In the waters around the Channel Islands, some 80,000 sea lions, 12,000 fur seals, 50,000 elephant seals and 1,200 harbor seals--all pinnipeds, meaning fin-footed marine mammals--rest and nurse and play in the waves just miles from one of the most aggressively populated coastlines in the world. This week, marine biologist Bob DeLong is here with a team of colleagues and graduate students. DeLong, who has been coming to San Miguel for fieldwork for 30 years, has studied and written definitive papers on elephant seals and fur seals. He and Brent Stewart, along with Burney LeBoeuf, from UC Santa Cruz, tower in the literature on pinniped populations


Just a short but hair-raising walk in the wind a mile down the point is a sandy bluff where researchers can see the two coves where male elephant seals (bulls) guard their harems (which sometimes contain as many as 1,000 females) and females nurse their pups before the trip back to Alaska. Elephant seals are some of the deepest-diving marine mammals, plunging up to 4,000 feet, spending only 10% of their time at sea on the surface. DeLong is fascinated by their powers of celestial navigation. During migration, an elephant seal occasionally will spend several hours on the surface at first morning light or in the evening and then change course, he tells me as we sit on the bluff, staying low to avoid irritating the bulls. Like most scientists, a fascination laced with affection and a large measure of awe characterizes his description of elephant seal behavior.

Bulls With a Macho Ethos

Chaos reigns on the beach, though to the elephant seals it all makes perfect sense. Around every five minutes, it seems (in the morning and early evening, primarily) a lesser male will challenge the king of a particular harem. Bulls assume various postures indicating just how serious they are about crushing competitors, which hover on the fringes of harems. It is not uncommon for pups to be crushed by bulls fighting over females. The males make a sound like a Harley Davidson not at the top of its game; the pups screech like monkeys, and the females, drained from nursing, groan and bellow. Sea lions, which live here year-round, form discrete brown clusters between bull territories.

Before DeLong, research on elephant seals focused on the Darwinian struggle for survival, the aggressive nature of the bulls in their drive to reproduce. “Natural selection,” LeBoeuf wrote in his book, “Elephant Seals” (Boxwood Press, 1985), “has determined what they look like, has shaped their behavior and has even programmed their development. Virtually everything elephant seals do can be construed as an adaptation, an adjustment, an instrument, a strategy to maximize individual reproductive success.” DeLong, however, Mtalks about the rookery as a “system” in which bulls fight at the margins to “save energy and maintain tranquillity for the really important project at the center: females nursing pups” (pup mortality is 15% in the first month of life).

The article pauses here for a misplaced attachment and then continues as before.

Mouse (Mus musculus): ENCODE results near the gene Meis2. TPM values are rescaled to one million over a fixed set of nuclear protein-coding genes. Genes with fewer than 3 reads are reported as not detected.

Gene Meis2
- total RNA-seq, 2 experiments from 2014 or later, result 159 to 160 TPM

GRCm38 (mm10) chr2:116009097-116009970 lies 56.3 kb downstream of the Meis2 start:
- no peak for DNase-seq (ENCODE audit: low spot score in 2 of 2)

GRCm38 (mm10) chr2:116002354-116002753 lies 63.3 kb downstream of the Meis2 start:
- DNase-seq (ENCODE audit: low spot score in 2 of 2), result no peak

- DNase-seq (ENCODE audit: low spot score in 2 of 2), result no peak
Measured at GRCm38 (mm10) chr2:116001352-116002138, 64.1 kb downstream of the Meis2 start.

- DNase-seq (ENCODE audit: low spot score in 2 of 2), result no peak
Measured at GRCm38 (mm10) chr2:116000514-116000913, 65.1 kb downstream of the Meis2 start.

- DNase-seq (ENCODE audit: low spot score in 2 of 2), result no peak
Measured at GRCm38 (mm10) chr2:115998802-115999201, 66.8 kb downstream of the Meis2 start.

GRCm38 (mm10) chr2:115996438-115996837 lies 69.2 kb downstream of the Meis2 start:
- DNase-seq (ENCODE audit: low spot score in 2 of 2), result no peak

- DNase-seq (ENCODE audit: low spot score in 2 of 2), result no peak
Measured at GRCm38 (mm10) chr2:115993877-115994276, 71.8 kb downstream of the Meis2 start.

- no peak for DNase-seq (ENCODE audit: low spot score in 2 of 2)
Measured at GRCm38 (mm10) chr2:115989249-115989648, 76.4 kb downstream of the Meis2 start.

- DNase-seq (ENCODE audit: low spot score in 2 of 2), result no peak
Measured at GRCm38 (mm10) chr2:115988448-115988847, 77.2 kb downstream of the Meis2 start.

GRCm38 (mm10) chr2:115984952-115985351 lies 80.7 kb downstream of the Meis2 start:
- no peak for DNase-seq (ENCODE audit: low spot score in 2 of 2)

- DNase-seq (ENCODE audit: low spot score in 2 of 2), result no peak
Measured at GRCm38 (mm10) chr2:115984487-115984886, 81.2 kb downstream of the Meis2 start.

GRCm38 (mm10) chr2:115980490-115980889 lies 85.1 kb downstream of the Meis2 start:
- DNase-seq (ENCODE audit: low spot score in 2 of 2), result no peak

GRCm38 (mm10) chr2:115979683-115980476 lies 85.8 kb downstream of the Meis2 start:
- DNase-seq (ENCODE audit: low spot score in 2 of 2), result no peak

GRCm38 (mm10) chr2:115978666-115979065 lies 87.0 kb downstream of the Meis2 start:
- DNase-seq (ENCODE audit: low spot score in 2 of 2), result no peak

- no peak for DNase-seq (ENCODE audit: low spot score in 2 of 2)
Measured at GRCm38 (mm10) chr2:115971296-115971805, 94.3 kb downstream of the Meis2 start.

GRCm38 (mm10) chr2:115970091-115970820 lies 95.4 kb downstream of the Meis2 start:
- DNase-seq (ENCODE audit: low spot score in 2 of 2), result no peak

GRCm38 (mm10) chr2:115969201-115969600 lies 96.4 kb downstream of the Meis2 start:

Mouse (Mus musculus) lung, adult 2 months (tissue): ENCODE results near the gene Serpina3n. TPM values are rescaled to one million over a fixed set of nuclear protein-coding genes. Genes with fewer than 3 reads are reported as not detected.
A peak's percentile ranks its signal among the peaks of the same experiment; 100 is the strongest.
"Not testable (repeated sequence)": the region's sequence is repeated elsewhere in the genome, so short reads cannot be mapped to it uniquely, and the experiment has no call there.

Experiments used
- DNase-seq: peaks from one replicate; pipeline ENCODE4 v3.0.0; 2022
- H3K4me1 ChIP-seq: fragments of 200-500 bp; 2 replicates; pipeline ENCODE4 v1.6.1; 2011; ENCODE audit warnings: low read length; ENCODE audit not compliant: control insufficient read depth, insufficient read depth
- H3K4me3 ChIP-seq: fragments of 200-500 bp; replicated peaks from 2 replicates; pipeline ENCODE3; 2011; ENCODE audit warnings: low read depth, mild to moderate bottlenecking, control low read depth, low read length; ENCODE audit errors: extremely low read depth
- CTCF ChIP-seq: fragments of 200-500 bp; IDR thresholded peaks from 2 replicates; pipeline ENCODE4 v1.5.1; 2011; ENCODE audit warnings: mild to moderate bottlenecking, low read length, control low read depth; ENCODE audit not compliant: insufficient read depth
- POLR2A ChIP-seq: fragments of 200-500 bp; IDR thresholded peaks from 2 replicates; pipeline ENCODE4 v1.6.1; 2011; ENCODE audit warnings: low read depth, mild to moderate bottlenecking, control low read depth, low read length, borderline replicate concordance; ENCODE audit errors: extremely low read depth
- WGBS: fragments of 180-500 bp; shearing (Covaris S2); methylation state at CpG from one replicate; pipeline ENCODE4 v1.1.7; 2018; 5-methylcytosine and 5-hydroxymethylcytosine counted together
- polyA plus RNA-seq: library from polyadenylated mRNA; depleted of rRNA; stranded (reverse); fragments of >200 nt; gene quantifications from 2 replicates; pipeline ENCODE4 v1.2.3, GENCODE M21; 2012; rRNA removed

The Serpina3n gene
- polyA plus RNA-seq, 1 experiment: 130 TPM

DeLong works for the National Marine Mammal Laboratory in Seattle, the Alaska Fisheries Science Center, National Marine Fisheries and the National Oceanic and Atmospheric Administration in the U.S. Department of Commerce. He has also studied the effects of environmental pollutants such as the pesticide DDT and PCBs (polychlorinated biphenyl compounds used in electrical transformers and conductors) on various pinnipeds, though he insists his observations are “strictly associational.” He is now looking at cancer in California sea lions and the relationship between the herpes virus (sexually transmitted in pinnipeds) and environmental pollutants. A high incidence of the virus has been found in stranded adult females. Some current cancer research, he explains, reveals carcinogenesis as the result of two insults to the DNA, each fixed and replicated for cells to become cancerous: 1) a virus and 2) a pollutant such as dioxin, or some other known carcinogen.

DeLong walks like a maniac. “I love to walk,” he shouts above the wind when I pull up, gasping, behind him. “Eleven thousand years of human habitation!” he shouts. “And you’d hardly know it. It’s like the Pillsbury dough boy. Man pokes it, and it bounces right back.”

Land With a Storied Past

San Miguel is one of those painfully beautiful places that fights tooth and nail against man’s presence. First, it eludes facts. No two accounts seem to sport the same figures or interpretations of historical events, biology, geology or even weather. Did the explorer Cabrillo die here of gangrene after cutting his shin on nearby Prince Island in 1542? Or was it another island? There is a monument for him on a craggy barranca on the eastern side.